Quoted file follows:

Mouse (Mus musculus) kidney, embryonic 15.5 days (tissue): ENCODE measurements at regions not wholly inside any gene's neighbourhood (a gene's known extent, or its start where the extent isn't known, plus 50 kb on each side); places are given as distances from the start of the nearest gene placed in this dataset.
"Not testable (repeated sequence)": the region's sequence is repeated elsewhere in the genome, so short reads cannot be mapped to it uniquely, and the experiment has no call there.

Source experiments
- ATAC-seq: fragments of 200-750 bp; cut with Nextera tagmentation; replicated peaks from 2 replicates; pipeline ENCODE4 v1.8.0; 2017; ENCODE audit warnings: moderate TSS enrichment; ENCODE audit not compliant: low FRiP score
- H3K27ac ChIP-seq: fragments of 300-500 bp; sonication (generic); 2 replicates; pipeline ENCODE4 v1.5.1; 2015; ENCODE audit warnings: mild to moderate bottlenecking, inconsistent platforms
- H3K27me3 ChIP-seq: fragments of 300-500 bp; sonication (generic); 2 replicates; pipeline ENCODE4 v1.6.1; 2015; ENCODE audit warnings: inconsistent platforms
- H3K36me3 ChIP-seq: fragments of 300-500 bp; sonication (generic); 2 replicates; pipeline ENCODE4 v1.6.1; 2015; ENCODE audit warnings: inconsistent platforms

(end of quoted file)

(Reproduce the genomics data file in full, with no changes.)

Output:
Mouse (Mus musculus) kidney, embryonic 15.5 days (tissue): ENCODE measurements at regions not wholly inside any gene's neighbourhood (a gene's known extent, or its start where the extent isn't known, plus 50 kb on each side); places are given as distances from the start of the nearest gene placed in this dataset.
"Not testable (repeated sequence)": the region's sequence is repeated elsewhere in the genome, so short reads cannot be mapped to it uniquely, and the experiment has no call there.

Source experiments
- ATAC-seq: fragments of 200-750 bp; cut with Nextera tagmentation; replicated peaks from 2 replicates; pipeline ENCODE4 v1.8.0; 2017; ENCODE audit warnings: moderate TSS enrichment; ENCODE audit not compliant: low FRiP score
- H3K27ac ChIP-seq: fragments of 300-500 bp; sonication (generic); 2 replicates; pipeline ENCODE4 v1.5.1; 2015; ENCODE audit warnings: mild to moderate bottlenecking, inconsistent platforms
- H3K27me3 ChIP-seq: fragments of 300-500 bp; sonication (generic); 2 replicates; pipeline ENCODE4 v1.6.1; 2015; ENCODE audit warnings: inconsistent platforms
- H3K36me3 ChIP-seq: fragments of 300-500 bp; sonication (generic); 2 replicates; pipeline ENCODE4 v1.6.1; 2015; ENCODE audit warnings: inconsistent platforms